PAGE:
Revealed: How Royal Engineer whose deadly flame thrower and gas bomb helped win WWI for the Allies also saved us hours in the kitchen (by inventing the dishwasher)
- Hero and engineer William Livens designed the flame throwers and gas bombs that helped win WW1
- A Cambridge University graduate, he was Mentioned in Dispatches three time for his pioneering work
- In 1915 he mistakenly came to believe his sweetheart had been killed on the RMS Lusitania cruiseliner
- He vowed to wreak revenge on the Germans and set about designing weapons for the Allies to use in war
Engineer and inventor William Livens (pictured alongside his Gas Bomb projector) designed weapons that helped the Allies win World War One
William Livens designed the flame throwers and gas bombs that helped win World War One for the Allies. He was also awarded a raft of medals for his gallantry when the fighting was done.
But it might be his contribution to the kitchen that has been the most enduring. In 1924 he invented an innovative electric dishwasher complete with a front door for loading, a wire rack for crockery and a rotating sprayer.
And now a collection of the hero engineer’s possessions are being sold by his family.
Chemical weapons expert Livens, a Cambridge University graduate, was awarded the Distinguished Service Order, the Military Medal and was Mentioned in Dispatches three time for his pioneering work.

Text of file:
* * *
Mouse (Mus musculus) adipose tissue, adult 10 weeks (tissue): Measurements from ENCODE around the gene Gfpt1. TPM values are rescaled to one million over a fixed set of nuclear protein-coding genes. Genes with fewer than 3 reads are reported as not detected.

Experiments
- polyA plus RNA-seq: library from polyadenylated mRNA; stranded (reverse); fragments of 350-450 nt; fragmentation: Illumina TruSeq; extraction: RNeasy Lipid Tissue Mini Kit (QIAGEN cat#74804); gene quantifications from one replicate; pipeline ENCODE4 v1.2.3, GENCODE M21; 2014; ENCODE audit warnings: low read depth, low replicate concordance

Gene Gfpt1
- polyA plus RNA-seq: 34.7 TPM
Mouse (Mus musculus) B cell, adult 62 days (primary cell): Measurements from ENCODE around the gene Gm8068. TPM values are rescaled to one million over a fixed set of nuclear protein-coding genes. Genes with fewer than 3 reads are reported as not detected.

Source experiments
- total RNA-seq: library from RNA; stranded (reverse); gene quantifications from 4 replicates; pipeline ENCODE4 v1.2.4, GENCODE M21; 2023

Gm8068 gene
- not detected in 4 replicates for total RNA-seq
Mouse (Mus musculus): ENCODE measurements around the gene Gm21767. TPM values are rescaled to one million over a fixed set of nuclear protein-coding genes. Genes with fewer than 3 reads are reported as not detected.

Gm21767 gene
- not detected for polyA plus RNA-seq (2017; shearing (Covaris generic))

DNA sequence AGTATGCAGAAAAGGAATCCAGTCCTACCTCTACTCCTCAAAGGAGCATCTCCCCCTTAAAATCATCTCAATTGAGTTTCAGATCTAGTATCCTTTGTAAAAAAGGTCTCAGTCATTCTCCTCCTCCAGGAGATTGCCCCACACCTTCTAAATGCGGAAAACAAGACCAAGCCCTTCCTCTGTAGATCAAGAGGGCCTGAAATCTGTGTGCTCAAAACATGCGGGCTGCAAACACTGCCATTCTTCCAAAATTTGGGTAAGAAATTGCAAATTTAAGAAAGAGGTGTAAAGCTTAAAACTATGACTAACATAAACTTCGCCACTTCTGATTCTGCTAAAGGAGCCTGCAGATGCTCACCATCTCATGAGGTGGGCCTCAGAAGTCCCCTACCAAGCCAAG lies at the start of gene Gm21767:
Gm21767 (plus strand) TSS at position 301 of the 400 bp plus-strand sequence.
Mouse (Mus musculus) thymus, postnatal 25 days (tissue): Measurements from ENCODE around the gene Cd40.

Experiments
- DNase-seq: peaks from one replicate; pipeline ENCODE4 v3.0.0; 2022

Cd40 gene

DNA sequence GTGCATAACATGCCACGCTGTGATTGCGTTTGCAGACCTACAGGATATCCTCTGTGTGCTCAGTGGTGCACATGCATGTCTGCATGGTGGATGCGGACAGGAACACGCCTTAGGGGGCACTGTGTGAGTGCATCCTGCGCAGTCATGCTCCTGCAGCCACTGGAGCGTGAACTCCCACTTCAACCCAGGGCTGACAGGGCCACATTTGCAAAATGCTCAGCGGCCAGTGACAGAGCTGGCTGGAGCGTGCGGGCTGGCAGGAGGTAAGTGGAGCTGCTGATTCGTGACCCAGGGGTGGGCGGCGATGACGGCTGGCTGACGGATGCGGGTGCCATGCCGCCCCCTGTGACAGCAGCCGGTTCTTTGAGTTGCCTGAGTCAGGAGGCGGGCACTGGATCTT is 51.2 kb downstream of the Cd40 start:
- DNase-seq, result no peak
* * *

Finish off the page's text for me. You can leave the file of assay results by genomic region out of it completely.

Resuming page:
Now Livens’ elderly daughter has decided to sell his medals and bring attention to her late father’s little-known story.
The civil engineer joined the Royal Engineers as a second lieutenant after the outbreak of the war.
In May 1915 he mistakenly came to believe that his sweetheart had been killed alongside 1,200 others during the sinking of the passenger liner RMS Lusitania.
He vowed to wreak revenge on the Germans.
Months later he was tasked with developing the British answer to the German flamethrower.
he came up with a 56ft long pipe connected to fuel tanks which could be buried in a shallow tunnel under no man’s land.
They could be placed to within 150ft of German trenches, could swivel left and right and used 1,000 litres of fuel to fire three 10 second bursts of flames.
The idea was to fill the enemy with terror so they would either flee or keep their heads down for long enough for British soldiers to advance.
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Four ‘Livens Large Gallery Flame Projectors’ made their debut and were used to great effect at the Battle of the Somme in 1916 – each one wiping out an area 300ft wide.
According to one report fifty German soldiers immediately surrendered after seeing the initial burst of flame.
After, Livens received the Military Medal and was Mentioned in Dispatches.
The weapon was more a visually impressive way of intimidating the enemy than an effective weapon. However, its role in devastating morale during the Great War cannot be understated.
Liven was awarded a number of medals for his gallantry. Pictured left to right: Distinguished Service Order, Military Cross, 1914-15 Star, British War and Victory Medal and M.I.D.
The sinking of the passenger liner RMS Lusitania shocked the British public. Livens came to believe his girlfriend had been aboard the vessel and died alongside 1,200 others. he was wrong, but the pretense galvanized him to start making weapons
The engineer went on to develop a mortar that could hurl a three gallon oil drum which would burst into flames on impact.
After the disastrous attempt by the British at using poison gas at the Battle of Loos in 1915 – when a change in wind direction blew plumes of it back towards their own side – Livens was inspired to develop an alternative.